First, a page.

Monday, July 31, 2017
Gem & Dixie
Info: Balzer & Bray, copyright 2017, 288 pages
Gem has never known what it is to have security. She’s never known an adult she can truly rely on. But the one constant in her life has been Dixie. Gem grew up taking care of her sister when no one else could: not their mother, whose issues make it hard for her to keep food on the table, and definitely not their father, whose intermittent presence is the only thing worse than his frequent absence. Even as Gem and Dixie have grown apart, they’ve always had each other.
When their dad returns home for the first time in years and tries to insert himself back into their lives, Gem finds herself with an unexpected opportunity: three days with Dixie—on their own in Seattle and beyond. But this short trip soon becomes something more, as Gem discovers that that to save herself, she may have to sever the one bond she’s tried so hard to keep.
Another extremely sad, realistic fiction read for Emily this year. What a doozy. Seriously.
Zarr does so many things heartrendingly well in this story that I resented her a little when I was finished. This book stuck with me. I both hated it and loved it which is exactly the reason why I would recommend it to teens who enjoy gritty, real stories that tug at your heart. Gem's life is dirty and ugly. Her mother finds solace in the drugs that Dixie buys for her at school, and her absentee father promises change and relief but only brings more chaos and destruction into their lives.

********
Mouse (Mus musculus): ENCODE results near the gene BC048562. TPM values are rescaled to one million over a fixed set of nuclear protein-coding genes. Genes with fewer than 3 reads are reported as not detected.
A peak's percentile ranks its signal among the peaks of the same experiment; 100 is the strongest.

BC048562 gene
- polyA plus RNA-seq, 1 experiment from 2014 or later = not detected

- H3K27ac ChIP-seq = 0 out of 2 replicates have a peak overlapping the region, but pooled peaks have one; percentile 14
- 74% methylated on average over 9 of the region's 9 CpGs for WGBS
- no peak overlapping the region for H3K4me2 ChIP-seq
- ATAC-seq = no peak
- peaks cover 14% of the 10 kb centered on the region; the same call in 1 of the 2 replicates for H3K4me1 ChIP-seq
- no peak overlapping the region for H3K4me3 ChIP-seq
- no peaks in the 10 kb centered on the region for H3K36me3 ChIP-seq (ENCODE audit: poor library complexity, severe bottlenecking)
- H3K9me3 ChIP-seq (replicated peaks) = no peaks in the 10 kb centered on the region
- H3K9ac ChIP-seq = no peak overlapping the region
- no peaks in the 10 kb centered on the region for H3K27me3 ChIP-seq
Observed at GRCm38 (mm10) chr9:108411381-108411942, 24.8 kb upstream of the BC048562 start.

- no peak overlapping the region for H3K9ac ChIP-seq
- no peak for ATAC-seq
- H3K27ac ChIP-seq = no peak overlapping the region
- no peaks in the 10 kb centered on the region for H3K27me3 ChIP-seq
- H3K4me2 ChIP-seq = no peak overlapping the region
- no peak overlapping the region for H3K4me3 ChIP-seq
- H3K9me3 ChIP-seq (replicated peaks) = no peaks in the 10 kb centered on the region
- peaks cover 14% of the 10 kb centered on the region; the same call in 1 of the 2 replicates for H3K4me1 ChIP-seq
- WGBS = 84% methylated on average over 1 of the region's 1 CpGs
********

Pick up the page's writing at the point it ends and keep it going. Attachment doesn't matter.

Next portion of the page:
Over the course of just a few short days, Gem realizes that to save herself she has to walk away from the sister that she loves - the one person in her life who has never really let her down. Thankfully she has the support and ear of a guidance counselor at school - one of the only school counselor's I've come across in young adult fiction that seems to genuinely care about a student and takes important steps to make a positive impact in a life. Usually they are written as incompetent or without compassion, so this was definitely a breath of fresh air.
There were several moments where Gem's words and actions broke my heart. This is also a story about poverty, and for Gem that often led to hunger and fear. There was no direct or specific physical or emotional abuse. The parents weren't intentionally neglectful or hateful, but so many actions and choices built up over the years that left Gem scarred. In one particular moving scene with the school counselor, Gem calls attention to this and asks how bad things have to get in order for someone to step in and help.
This is a short, quick read which makes it more impressive. Zarr does an excellent job with character development is such a short time. And while there is no clear resolution to the problems Gem faces, the ending is hopeful.
A must read.